BROWN, ANNE HATHAWAY (16 Mar. 1852- 6 Sep. 1928) was born in East Greenwich, Rhode Island. Brown was the namesake and headmistress of HATHAWAY BROWN SCHOOL in Shaker Heights, Ohio, from 1886-1890.

Prior to becoming headmistress of Hathaway Brown school, Brown had studied in Germany. After she returned to the US she served as the head of a high school in Montclair, New Jersey, for six years. She also headed the college departments of two New York City girls’ schools. 

Brown was recommended for the position of Headmistress by a friend of Frances Fisher, the principal at the time. Brown purchased what is now known as the Hathaway Brown School in 1886 and moved to Cleveland. 

When Brown bought the school, it was known as Brooks School for Ladies. She renamed it “Miss Anne H. Hathaway Brown’s Boarding and Day School for Girls” and moved it from Prospect Avenue to 785-787 Euclid Ave. Brown advertised the school as efficient and comfortable, and stated that its purpose was to help girls “overcome faults of manner, and to develop into useful women.”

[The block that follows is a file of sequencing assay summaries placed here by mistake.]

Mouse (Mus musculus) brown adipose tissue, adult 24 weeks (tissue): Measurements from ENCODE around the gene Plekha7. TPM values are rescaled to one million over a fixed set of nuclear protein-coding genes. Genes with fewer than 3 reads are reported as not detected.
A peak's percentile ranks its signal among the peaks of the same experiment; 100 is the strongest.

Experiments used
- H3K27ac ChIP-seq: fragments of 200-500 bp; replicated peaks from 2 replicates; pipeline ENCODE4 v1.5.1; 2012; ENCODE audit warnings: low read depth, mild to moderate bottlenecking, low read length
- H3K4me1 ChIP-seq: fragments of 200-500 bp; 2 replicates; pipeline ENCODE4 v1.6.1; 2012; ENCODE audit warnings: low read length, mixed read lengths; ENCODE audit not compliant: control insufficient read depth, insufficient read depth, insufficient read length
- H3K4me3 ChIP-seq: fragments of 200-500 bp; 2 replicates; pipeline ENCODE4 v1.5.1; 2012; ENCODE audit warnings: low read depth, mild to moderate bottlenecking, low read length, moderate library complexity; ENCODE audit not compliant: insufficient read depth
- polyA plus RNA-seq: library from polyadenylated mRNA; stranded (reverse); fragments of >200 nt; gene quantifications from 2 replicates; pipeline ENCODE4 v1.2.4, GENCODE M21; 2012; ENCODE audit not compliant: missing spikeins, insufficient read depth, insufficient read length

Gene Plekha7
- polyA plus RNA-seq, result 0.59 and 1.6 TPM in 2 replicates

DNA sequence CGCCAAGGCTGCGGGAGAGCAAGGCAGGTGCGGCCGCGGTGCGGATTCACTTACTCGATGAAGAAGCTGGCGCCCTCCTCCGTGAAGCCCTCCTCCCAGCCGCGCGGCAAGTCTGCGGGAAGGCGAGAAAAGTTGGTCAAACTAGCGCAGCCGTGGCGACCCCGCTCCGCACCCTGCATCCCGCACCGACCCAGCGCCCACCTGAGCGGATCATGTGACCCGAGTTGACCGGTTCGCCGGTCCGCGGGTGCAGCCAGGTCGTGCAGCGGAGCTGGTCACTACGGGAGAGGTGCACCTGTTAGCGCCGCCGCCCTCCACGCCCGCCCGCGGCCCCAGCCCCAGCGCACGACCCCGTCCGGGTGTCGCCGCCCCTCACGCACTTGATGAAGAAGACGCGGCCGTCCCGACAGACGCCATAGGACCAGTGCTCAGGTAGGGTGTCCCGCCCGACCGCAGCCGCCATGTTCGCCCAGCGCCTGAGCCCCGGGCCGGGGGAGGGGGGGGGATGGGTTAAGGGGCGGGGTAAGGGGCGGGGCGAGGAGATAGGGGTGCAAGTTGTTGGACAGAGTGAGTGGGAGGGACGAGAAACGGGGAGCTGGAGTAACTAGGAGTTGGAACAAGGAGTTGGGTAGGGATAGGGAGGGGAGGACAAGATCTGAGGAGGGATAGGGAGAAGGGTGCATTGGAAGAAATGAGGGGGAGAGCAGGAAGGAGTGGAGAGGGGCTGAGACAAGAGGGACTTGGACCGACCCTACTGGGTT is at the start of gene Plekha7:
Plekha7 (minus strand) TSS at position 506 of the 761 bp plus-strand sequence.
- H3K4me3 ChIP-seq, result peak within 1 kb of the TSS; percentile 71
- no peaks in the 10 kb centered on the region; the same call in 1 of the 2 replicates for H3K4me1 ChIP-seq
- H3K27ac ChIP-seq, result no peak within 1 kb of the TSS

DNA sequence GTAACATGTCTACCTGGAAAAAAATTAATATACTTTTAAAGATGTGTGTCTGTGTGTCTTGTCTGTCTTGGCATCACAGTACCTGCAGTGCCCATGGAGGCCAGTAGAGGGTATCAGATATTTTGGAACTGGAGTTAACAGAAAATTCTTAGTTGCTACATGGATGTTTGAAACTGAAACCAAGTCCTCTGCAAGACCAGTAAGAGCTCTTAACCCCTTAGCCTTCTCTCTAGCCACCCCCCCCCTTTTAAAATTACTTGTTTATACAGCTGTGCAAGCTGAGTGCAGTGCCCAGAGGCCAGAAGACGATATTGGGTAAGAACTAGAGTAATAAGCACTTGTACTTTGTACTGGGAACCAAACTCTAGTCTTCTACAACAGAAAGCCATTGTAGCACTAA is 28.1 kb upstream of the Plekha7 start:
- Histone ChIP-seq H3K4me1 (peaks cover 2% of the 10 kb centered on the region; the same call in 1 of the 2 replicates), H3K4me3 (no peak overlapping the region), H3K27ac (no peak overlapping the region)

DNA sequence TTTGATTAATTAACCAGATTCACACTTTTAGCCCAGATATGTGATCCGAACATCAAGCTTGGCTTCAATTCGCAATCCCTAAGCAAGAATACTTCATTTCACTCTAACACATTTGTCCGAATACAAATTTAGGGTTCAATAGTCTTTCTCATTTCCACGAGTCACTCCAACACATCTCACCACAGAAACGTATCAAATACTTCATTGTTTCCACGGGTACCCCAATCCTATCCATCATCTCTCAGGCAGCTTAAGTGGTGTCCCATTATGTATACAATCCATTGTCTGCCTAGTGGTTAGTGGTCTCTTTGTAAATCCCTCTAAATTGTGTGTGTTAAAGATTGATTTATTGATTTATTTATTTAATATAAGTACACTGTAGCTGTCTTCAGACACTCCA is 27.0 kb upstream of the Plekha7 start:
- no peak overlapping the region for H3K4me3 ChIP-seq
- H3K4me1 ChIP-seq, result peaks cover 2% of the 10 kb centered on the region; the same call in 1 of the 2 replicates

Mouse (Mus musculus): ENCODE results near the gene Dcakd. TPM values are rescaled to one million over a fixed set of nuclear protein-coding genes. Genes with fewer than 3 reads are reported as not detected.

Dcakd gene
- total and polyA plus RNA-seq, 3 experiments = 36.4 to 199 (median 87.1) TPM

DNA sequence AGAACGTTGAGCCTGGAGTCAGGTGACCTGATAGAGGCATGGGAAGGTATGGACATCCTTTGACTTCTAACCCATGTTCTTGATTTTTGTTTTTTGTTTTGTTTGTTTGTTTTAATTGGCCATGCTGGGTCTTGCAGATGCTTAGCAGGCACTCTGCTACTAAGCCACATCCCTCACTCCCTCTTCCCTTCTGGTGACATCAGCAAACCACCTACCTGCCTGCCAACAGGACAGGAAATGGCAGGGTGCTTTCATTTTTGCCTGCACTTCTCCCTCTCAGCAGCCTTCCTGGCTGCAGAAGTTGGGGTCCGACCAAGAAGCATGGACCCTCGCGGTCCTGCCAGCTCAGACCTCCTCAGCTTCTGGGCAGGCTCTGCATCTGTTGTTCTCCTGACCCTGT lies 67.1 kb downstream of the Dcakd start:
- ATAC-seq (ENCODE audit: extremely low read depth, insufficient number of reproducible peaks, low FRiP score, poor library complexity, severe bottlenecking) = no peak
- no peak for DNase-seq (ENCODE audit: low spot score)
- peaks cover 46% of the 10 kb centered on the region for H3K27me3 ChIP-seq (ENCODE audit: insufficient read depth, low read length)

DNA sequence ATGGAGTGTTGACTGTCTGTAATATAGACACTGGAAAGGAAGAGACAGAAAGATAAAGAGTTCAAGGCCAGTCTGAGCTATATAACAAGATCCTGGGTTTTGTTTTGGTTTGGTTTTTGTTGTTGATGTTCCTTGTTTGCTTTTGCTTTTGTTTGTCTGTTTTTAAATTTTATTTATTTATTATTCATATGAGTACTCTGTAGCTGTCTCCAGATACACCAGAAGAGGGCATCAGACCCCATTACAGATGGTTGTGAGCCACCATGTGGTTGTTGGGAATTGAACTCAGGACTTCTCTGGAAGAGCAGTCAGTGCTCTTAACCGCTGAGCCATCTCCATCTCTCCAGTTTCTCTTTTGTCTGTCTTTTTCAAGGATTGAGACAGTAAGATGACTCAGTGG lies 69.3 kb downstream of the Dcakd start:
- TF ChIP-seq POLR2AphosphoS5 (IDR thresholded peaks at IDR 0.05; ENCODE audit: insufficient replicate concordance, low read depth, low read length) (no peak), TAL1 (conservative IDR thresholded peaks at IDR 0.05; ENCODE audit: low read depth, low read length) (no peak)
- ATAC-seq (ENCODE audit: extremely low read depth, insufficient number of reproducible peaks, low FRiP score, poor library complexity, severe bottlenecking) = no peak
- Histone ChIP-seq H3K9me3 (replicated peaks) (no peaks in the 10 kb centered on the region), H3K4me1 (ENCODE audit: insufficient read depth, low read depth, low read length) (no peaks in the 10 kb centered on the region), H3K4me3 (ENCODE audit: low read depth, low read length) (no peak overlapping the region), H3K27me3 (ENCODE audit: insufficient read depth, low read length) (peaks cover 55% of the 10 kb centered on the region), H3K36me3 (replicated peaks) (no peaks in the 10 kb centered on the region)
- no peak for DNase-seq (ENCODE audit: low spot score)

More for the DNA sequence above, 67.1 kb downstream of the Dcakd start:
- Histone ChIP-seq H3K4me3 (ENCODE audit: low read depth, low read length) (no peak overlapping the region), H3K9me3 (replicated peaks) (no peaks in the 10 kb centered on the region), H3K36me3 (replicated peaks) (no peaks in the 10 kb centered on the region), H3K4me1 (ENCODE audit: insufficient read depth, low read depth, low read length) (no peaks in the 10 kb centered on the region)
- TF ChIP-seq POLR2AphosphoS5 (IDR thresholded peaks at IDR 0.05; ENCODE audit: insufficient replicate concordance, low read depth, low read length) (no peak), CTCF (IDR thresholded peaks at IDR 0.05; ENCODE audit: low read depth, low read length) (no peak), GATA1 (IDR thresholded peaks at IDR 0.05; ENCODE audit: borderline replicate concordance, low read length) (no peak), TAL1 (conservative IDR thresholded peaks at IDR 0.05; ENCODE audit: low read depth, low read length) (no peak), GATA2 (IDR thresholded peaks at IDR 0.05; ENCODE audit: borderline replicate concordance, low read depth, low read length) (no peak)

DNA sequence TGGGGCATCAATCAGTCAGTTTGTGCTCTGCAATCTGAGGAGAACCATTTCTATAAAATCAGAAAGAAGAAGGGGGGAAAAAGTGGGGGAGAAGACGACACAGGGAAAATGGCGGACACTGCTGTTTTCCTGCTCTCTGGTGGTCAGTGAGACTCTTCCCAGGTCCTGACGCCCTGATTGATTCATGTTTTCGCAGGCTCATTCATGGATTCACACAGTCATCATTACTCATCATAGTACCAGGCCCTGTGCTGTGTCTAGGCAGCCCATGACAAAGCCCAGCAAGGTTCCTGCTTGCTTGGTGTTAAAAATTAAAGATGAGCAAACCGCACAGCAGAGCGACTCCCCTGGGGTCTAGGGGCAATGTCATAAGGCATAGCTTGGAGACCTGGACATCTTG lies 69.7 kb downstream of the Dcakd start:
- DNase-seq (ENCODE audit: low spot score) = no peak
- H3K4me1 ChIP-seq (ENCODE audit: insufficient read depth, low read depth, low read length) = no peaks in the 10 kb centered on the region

A highly educated woman herself, Brown said that one of the primary goals for the school was to “give its pupils the means for a liberal education and a cultivated home.” As such, Brown focused on creating a home-like atmosphere for the school and thoroughly teaching manners. The school itself, with decorated rooms, open fireplaces, and nice furniture was meant to serve as a model for the homes the girls would be expected to keep when married.

Brown introduced the school’s motto, “Non Scholae sed Vitae Discimus”, (we learn not for school but for life). Brown also chose the school’s colors, brown and gold, to establish Hathaway Brown as an institution “rooted in the earth, but reaching for the sun.” During Brown’s first year with the school there were seventeen students in residence, all girls. Brown hired two highly educated teachers, Sarah E. Lyman from Oberlin, and Cora Canfield from Vassar, who taught Latin. Brown herself was responsible for teaching Latin, German, and Math.

In 1890, Brown sold the school because she was getting married to Frank Galloway Sigler. At the time, it was expected that women would quit their careers after marriage. As a result, upon retirement, Brown sold the school to Mary Spencer, and moved back to Montclair where she was married on December 20th, 1890.

Brown passed away on September 6, 1928, and is buried in Essex County, New Jersey.

Grace Howard and Therese Ruane

Article Categories